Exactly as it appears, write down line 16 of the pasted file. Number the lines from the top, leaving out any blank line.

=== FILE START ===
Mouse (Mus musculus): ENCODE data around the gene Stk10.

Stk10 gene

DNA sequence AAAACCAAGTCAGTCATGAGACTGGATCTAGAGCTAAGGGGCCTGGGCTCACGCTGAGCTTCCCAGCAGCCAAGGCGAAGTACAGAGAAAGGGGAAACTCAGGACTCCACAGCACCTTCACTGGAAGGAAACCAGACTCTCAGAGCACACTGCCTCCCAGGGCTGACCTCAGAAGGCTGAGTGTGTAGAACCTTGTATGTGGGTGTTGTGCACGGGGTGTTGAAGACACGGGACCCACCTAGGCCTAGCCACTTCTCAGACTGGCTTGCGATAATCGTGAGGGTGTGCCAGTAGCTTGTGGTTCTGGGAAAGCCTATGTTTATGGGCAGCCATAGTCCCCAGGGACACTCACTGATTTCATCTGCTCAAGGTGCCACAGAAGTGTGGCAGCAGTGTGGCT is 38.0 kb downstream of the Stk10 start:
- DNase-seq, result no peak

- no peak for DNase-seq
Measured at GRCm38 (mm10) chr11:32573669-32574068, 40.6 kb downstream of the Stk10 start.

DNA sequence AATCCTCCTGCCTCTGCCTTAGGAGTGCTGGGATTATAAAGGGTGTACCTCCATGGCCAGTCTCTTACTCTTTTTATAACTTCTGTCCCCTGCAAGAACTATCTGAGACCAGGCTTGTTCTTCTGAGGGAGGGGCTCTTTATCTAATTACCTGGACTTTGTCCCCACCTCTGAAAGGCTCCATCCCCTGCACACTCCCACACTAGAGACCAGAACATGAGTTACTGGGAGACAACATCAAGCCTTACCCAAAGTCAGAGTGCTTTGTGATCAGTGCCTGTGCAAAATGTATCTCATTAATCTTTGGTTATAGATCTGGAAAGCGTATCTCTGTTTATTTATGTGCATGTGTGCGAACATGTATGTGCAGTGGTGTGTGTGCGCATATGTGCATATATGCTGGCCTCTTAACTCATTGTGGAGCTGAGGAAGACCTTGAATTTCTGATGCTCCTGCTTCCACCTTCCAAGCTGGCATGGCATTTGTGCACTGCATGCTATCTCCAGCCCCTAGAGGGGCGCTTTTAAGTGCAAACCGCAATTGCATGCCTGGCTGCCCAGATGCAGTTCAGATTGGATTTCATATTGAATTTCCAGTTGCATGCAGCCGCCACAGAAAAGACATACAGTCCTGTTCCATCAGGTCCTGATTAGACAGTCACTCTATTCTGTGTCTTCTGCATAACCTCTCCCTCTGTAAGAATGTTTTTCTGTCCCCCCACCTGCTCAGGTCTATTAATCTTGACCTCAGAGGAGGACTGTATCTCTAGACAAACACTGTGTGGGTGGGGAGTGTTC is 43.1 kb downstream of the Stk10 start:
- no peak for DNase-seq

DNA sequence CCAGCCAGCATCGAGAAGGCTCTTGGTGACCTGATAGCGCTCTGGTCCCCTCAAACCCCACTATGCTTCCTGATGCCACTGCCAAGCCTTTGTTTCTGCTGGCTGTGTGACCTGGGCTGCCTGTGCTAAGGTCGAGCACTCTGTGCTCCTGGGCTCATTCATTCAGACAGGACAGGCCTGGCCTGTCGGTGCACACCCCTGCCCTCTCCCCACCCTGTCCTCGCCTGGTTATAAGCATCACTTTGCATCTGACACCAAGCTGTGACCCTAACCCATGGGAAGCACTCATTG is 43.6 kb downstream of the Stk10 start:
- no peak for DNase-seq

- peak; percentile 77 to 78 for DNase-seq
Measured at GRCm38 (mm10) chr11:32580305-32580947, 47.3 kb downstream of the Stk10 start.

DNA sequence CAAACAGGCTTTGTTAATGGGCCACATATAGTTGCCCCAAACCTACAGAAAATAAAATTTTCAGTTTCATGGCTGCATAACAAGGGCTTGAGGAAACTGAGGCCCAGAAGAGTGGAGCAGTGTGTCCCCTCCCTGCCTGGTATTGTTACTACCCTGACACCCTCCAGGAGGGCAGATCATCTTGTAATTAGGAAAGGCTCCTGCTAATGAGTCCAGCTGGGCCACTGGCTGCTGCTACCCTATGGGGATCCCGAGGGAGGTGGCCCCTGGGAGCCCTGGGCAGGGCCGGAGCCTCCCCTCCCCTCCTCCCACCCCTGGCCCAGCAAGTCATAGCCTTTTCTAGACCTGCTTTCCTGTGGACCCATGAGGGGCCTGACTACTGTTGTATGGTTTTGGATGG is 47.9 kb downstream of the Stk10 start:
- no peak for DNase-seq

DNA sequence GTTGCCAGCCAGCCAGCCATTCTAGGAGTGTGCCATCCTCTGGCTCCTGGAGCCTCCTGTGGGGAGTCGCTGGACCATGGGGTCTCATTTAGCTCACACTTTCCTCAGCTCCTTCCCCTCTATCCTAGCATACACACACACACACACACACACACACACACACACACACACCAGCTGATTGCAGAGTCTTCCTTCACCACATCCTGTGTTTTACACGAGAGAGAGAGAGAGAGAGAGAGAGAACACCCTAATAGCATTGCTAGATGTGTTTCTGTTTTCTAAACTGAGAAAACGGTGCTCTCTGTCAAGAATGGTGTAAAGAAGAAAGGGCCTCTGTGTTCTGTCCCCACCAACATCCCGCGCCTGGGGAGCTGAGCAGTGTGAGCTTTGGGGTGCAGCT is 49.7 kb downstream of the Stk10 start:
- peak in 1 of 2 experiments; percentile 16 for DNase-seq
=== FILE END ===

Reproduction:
- peak in 1 of 2 experiments; percentile 16 for DNase-seq